Sources: National Gypsum, Charlotte, N.C.; CP staff
National Association of Home Builders Association-affiliated Home Innovation Research Labs finds that using PermaBase Cement Board as a substrate in exterior wall systems with modified veneer mortar reduces adhered stone installation time by 35 percent and total installed cost by 6 percent against traditional lath-and-cement mortar base alternatives.
A study comparing overall labor metrics and variations between trades on the two substrate types was conducted on behalf of lead sponsor National Gypsum, plus co-sponsors Eldorado Stone, Atlanta-based precast concrete veneer producer, and Laticrete International, Connecticut-based modified mortar supplier. Home Innovation researchers used Group Timing Technique, a fixed short‐interval work sampling procedure, to record worker activities at predetermined intervals on two identical facades of a test house, observing:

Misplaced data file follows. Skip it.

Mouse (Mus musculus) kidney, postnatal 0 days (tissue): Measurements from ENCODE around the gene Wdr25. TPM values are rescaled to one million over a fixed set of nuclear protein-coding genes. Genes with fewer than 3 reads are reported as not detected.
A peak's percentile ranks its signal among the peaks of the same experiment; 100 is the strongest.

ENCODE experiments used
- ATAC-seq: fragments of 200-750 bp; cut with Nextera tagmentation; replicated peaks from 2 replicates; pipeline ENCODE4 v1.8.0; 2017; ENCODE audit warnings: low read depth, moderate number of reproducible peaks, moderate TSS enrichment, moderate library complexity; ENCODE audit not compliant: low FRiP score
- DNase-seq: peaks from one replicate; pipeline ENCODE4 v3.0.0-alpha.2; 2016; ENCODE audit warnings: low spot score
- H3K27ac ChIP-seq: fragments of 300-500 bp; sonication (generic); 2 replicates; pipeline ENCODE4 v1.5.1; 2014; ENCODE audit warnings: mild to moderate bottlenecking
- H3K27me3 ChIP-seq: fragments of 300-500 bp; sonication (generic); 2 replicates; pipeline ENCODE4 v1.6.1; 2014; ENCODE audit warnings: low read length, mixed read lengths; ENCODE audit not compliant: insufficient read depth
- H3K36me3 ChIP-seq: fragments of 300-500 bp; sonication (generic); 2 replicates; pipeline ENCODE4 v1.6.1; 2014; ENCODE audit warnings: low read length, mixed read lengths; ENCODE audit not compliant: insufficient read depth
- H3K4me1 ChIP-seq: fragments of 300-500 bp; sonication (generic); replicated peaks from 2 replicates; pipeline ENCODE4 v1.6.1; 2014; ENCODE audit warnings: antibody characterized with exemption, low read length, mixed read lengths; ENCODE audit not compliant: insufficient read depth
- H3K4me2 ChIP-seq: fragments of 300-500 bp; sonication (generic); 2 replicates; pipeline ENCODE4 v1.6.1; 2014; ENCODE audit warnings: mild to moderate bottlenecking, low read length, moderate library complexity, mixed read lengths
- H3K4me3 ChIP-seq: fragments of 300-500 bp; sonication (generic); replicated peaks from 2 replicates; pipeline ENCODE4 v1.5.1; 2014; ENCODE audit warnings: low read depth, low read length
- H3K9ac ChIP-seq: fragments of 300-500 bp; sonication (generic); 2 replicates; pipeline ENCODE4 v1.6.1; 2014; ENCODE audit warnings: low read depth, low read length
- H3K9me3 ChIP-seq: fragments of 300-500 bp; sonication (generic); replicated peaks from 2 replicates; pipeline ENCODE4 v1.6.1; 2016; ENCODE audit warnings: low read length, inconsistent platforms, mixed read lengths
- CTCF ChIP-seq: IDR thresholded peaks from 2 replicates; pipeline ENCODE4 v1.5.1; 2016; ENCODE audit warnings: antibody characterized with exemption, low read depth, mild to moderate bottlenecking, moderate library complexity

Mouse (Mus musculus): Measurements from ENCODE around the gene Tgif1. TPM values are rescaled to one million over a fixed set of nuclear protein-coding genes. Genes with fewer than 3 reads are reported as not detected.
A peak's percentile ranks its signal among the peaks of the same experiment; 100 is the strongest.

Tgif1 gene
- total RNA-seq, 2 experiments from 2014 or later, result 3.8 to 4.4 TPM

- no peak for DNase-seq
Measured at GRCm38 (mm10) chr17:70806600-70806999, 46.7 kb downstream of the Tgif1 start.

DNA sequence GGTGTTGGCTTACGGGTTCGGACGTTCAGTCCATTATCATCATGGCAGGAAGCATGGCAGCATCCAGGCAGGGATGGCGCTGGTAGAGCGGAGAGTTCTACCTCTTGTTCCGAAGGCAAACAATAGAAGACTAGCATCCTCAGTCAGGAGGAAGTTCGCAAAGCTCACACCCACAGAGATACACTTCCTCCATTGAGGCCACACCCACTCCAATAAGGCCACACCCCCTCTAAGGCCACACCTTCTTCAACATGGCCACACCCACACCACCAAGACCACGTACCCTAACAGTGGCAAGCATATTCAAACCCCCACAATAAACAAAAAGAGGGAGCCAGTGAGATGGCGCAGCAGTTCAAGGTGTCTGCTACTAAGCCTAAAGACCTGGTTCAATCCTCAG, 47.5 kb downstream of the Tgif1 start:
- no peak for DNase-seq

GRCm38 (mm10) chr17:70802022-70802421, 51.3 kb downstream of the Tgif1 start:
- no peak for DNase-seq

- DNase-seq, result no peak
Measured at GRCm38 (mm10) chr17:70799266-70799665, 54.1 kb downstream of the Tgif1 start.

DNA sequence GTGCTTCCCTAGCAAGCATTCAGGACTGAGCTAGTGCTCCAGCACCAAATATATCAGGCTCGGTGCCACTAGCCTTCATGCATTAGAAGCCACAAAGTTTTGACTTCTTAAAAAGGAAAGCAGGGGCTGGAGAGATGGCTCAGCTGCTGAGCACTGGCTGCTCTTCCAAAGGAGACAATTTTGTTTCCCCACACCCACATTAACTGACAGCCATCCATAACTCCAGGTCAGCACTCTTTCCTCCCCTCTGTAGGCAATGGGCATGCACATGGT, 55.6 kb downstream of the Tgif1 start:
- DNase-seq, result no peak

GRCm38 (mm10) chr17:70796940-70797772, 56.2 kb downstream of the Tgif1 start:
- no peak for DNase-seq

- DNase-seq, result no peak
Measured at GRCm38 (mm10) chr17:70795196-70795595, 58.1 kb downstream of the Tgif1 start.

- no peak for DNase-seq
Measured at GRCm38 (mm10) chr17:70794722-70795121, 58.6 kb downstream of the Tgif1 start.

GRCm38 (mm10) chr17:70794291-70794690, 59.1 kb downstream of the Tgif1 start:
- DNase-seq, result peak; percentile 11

- A masonry crew installed PermaBase and adhered stone veneer in 39.4 man‐hours and a scratch‐and‐lath system plus stone veneer in 45.0 man‐hours.
- A carpentry crew installed the cement board on the same section and saved an estimated 3.5 man‐hours compared to the masonry crew.
“Time is money and using PermaBase as a substrate in exterior wall systems with modified mortar can reduce construction time, reduce total installed costs and increase system performance for exterior applications,” says National Gypsum Product Manager Tony Fuller. “Given the industry’s shortage of skilled labor, evolving building envelope requirements and related construction costs, this is good news for architects, builders, general contractors and their clients.”
National Gypsum has posted a labor, materials and building costs calculator, along with Home Innovation research background, at www.permabase.com/exteriors.